Review copy provided by developer
I love Minecraft, but I have the same problem with it that I do with all pure sandbox games. I go into Minecraft with a goal in mind, something specific I want to build, and once it’s built, I’m done. I’m a goal-oriented gamer, and while I can come up with my own goals, my interest only lasts as long as those goals do. That’s why Eco seemed so interesting to me, being a very Minecrafty game with a very conspicuous goal. And it does both quite well, for as long as the ramshackle game built around it can hold up.
Eco places you on a lush little planet full of forests and oceans and teeming wildlife. Unfortunately there also happens to be a meteor in the sky that’s going to land rather destructively in 30 days. By cultivating the land, researching new technologies, and building your way from the stone age to modern times, you can save your tiny world from calamity. However, progress comes at the same price it does in the real world. Forests can be clear-cut to barren wastelands, furnaces can blacken the sky, and all your lovely wildlife can be hunted to extinction. There’s not much point to saving the world if you’re just going to destroy it yourself, so progress must be made carefully and responsibly if you’re going to succeed.
This real-world grounding is a cornerstone of Eco right out the gate. That 30-day countdown to the meteor impact is in real-time, for example. Thirty days after you start your world it will be devastated, so you’ll need to get right to work. The ecological simulation is detailed all the way down to soil viability for different crops, air pollution heat maps, and specific nutrition counts and costs for every food and action in the game. Do not let the blocky graphics fool you, because if you thought feeding yourself in Minecraft was a pain, Eco expects you to prepare a whole menu for yourself while monitoring your impact on the flora and fauna. There are a dizzying number of moving parts here, and while you don’t need to recognize them all to get started or even succeed this sort of detail is integral to the game experience.
Even the basic mechanics of felling trees and building structures are blown out into complex processes. If you want to build a log cabin, for example, you obviously need to chop down some trees. But when the trunk hits the ground it needs to be chopped into smaller logs that you can carry. These logs need to be carried to a crafting bench (or stockpile connected to a bench) and hewn into usable logs. These, at last, can be placed as blocks to build your home, except anything larger than a tool (like blocks or stones or logs) goes into a special holding slot that can only hold ten or so of that object. Extrapolate this out to the many kinds of bricks and tiles and materials that make up realistic-looking structures, and you can see how much more involved building a simple house is here than in comparable building games.
It’s all in the name of progress, though. Important stations for cooking or crafting or research must be placed in an appropriate room. Ultimately all the fiddly rules and crafting in Eco gives it a genuine purpose and a nod towards realism, something that loads of people have modded Minecraft heavily to achieve. Plus there are vehicles and complex machines to look forward to in the later stages of progress, along with some rather revolutionary ideas like a web-based law system that uses a basic scripting language to let you set laws for your world. You can also track economic exchanges once you develop money and the means to build little stores, so those with the patience to build up their society will find a very deep and detailed simulation to kick around in.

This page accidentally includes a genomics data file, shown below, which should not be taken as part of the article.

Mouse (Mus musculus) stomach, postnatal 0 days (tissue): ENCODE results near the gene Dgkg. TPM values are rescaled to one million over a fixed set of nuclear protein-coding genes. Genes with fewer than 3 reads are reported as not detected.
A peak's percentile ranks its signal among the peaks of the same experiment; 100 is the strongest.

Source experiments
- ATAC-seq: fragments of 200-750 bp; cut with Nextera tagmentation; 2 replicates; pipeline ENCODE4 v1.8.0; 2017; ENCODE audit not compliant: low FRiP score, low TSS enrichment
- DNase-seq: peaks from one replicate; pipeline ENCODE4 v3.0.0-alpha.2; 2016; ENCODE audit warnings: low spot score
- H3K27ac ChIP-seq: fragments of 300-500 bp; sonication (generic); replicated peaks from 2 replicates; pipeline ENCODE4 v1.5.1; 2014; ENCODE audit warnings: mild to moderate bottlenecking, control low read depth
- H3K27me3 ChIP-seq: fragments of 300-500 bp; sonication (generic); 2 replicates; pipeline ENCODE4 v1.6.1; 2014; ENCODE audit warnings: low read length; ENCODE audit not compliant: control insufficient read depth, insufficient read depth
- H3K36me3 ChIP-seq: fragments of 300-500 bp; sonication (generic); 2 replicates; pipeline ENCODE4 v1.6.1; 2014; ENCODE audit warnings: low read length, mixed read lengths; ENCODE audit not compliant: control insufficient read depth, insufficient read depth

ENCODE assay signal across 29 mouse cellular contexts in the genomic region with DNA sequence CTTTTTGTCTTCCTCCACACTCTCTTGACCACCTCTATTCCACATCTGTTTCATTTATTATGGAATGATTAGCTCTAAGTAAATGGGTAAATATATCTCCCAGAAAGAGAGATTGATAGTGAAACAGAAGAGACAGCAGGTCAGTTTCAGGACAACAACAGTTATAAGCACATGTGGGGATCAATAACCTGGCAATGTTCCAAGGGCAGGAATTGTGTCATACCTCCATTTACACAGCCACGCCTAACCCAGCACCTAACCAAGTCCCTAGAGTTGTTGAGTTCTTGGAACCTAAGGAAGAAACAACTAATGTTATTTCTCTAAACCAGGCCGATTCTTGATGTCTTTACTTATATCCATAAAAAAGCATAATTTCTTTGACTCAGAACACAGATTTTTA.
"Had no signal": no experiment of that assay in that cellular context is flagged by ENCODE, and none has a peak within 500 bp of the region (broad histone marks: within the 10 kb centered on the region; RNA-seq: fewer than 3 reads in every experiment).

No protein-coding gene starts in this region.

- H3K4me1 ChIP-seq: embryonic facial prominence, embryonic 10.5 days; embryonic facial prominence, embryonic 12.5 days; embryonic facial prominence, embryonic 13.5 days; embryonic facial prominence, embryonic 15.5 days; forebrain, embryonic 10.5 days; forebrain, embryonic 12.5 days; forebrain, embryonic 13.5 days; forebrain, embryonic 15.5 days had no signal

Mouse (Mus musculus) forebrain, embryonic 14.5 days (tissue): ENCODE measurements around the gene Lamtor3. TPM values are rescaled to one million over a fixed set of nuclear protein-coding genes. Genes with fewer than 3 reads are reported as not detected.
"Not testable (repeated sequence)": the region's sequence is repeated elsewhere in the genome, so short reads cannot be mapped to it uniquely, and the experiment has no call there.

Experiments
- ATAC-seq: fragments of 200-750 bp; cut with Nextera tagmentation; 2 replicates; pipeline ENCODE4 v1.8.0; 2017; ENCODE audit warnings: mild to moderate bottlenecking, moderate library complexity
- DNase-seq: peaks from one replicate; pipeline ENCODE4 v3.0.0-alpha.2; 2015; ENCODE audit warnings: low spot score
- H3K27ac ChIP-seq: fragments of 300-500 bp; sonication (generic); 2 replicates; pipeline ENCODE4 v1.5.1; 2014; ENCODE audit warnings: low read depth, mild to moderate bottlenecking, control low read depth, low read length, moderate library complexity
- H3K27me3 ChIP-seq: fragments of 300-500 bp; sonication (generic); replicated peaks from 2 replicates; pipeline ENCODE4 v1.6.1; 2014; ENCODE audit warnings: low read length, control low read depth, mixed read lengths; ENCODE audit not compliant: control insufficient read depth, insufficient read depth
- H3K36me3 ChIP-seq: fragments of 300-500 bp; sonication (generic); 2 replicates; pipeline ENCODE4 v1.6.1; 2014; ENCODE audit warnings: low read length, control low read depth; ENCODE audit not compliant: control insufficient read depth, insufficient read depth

You can attempt to stave off the meteor yourself, but honestly Eco isn’t really designed with that in mind. Skill gains (for research and crafting) are scaled for a single player if you start an offline world, and with enough patience you can tech up on your own to victory. It’s just going to be a long, tedious road of swapping skill points around and building an entire compound of smelters and sawmills alone. Fortunately the game has a very active community right now, and players are quite welcoming and willing to help you understand what you should be doing. Many servers turn the meteor off entirely and set alternative goals for their worlds, so if you’d rather build a great society than battle a rock from space you have that option as well.
There’s a lot of promise in Eco already, and loads of systems to dig into and master, but not without their drawbacks. Like many Minecraft-ish projects this one is significantly unpolished, with long loading pauses and hitches when interacting with the world. New terrain is extremely slow to load so don’t expect any stunning vistas until you give the game a few moments to catch up to what you’re supposed to be seeing. There are plenty of conspicuous bugs too, like some spots where blocks won’t place properly and instead will stack infinitely on a pre-existing block. And despite the handy tutorial missions there are plenty of features that are never explained and must be sussed out on your own, like how to link storage to benches (which is essential for crafting with larger materials).
Eco is a rough product right now, but one with plenty of depth and opportunity for those willing to work for it. It’s very much a game made for folks who couldn’t enjoy Minecraft without mods, folks who needed that additional complexity and purpose to build with. If you’re not ready for that kind of commitment it might be better to wait this one out until the edges are all smoothed out, but there’s plenty to dig into now if you’re so inclined. With loads of features and technical options to developing your world, to say nothing of an actual purpose to your work, Eco is definitely one of the more promising sandbox builders out there.